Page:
When it comes to attracting prospective students, many colleges and universities tend to take the fire hydrant approach: “You said you were interested in our program; here is a bulleted list of 147 reasons our school is the best.” Realistically, a student does want to know all of the information you want to tell them, just not all at once. Having a communication plan in place that provides students with the information they need when they need it is important for your institution to be successful in identifying students who are the best fit.

In April 2013, I joined the Darla Moore School of Business at the University of South Carolina to work on recruiting students for the Professional MBA Program. Moore School enrolls close to 200 students per year in this program and has between 2,000 and 3,000 prospects at any given time.

Here’s the story of how our team built a comprehensive communication model from scratch to help us reach the prospective students who were the right fit for our program and to meet their information demands.

Where did we start?

Prior to our current communication model, our method looked like this: students requested information and within seven days, they would receive a basic email with everything they could possibly want to know about the MBA program, from cost, to deadlines, to courses. Printed out, this email was six pages long!

Needless to say, this method had some issues. Although we did give students the information they asked for, we had no way of knowing whether they were engaging with that information, if they wanted additional information, or if they had even received or opened the email. This put us in a very reactive position, and not in a good way. We only engaged students who would respond directly to us. If they did not, then they received no further communication from us outside of the occasional marketing blast.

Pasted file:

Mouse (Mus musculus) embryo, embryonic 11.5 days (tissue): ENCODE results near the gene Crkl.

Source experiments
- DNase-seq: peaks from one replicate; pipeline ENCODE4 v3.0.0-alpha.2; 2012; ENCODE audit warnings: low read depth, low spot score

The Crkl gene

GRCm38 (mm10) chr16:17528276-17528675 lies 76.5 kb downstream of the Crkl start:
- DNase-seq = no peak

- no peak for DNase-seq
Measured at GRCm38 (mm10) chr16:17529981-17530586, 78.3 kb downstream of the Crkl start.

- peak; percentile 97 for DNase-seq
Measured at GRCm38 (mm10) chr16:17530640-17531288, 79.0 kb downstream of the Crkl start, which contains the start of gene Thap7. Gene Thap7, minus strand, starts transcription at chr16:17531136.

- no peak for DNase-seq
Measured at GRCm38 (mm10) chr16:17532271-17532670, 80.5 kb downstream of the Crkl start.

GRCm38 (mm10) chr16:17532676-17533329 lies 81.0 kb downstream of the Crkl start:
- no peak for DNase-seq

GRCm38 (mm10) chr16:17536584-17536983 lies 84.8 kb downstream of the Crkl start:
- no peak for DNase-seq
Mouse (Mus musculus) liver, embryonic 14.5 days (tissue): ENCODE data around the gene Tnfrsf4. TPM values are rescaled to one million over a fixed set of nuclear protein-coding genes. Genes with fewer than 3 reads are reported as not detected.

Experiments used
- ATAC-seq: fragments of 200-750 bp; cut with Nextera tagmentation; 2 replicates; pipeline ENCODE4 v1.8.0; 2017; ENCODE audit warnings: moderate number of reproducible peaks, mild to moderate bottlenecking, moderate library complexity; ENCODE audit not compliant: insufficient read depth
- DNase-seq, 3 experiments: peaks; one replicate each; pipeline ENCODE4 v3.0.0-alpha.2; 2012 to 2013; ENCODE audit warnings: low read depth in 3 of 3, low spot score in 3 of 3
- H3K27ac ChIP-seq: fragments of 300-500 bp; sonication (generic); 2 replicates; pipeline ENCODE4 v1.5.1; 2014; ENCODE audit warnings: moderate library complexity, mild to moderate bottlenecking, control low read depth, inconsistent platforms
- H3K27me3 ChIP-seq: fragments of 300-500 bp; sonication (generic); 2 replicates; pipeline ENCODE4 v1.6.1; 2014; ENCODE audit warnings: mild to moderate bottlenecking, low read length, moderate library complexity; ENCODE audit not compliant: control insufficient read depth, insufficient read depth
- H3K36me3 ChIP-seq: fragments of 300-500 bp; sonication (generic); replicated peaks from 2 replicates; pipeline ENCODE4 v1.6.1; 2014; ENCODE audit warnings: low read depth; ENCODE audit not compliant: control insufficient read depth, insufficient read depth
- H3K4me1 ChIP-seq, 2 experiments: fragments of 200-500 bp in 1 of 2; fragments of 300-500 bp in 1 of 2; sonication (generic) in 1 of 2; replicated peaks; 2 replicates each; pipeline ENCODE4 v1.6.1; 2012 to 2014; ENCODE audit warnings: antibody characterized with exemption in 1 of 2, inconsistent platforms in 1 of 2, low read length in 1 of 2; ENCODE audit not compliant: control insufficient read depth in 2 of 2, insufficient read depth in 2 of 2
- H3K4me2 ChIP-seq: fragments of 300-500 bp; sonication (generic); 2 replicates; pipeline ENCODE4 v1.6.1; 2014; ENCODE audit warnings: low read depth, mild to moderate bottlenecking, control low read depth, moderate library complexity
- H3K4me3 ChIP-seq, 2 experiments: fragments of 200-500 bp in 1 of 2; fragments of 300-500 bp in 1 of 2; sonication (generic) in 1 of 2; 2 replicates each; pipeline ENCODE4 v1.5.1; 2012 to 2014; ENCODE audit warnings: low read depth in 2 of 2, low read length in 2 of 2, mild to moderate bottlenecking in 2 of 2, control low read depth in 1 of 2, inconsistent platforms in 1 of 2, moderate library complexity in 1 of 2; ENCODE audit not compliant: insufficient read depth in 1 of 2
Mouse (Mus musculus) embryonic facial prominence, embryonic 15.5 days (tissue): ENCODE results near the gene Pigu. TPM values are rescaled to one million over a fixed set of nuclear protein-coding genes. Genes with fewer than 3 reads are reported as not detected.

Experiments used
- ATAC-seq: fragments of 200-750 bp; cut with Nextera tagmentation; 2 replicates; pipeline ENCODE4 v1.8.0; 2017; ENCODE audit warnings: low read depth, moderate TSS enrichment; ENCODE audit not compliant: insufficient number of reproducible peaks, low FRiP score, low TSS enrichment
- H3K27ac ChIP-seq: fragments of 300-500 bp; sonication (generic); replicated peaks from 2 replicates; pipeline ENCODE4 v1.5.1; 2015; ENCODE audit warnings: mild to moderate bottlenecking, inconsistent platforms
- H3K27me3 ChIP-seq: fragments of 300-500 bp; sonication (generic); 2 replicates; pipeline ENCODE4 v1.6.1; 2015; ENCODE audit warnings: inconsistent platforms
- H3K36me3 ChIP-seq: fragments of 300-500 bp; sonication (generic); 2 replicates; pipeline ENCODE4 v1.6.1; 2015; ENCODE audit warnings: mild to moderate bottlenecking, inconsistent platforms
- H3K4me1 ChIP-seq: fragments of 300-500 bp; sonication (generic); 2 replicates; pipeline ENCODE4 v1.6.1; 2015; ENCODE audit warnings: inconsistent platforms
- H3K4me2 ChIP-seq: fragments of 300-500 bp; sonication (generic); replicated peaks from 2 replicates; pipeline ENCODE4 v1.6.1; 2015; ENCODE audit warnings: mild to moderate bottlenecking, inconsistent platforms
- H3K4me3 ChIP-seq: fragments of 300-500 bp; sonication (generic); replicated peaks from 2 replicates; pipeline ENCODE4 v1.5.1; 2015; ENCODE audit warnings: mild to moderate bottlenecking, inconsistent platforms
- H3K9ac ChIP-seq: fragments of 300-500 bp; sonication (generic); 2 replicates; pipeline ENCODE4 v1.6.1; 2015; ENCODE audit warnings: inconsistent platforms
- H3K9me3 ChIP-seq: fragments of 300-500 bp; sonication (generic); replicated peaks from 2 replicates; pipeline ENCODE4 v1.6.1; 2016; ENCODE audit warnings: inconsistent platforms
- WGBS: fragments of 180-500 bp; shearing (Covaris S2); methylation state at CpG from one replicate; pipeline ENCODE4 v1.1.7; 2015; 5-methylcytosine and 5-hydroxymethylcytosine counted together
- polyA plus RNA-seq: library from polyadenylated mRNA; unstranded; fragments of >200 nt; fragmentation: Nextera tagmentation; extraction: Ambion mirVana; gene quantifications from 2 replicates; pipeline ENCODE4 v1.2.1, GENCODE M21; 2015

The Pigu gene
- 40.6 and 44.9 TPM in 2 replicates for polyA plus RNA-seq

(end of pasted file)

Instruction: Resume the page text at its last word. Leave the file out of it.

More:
Where are we now?

Today, our communication model includes emails that perform with an average open rate of more than 50 percent, with some of our key communications having an open rate approaching 85-90 percent. Our model is completely responsive to a student’s needs. A student who applies and attends an event receives a different communication than a student who has just requested information and nothing else. Our model has more than 45 different possible communication points and we continue to build on this.

We have seen upticks in applications, event attendees, and most importantly, enrollments. The best part is that our communication model is automated, so our recruiters are not focused on who should get which email when and communication flows aren’t interrupted when staff members are on vacation.

How did we get here?

Here are five basic steps that worked for our team and can help guide you as you go about creating a comprehensive communication model from scratch.

1. Evaluation

I’m a big fan of taking stock. Based on your own data, what’s working for you right now and what isn’t? Are your prospective students getting the information they need at the time they need it? Is it automated?

You also want to evaluate what your competition is doing. The beauty of this industry is that everyone is more than happy to send you emails or marketing materials. It is easy to see how other schools are attracting students. If your peers are doing it better, it’s time for you to catch up.

2. Planning/Design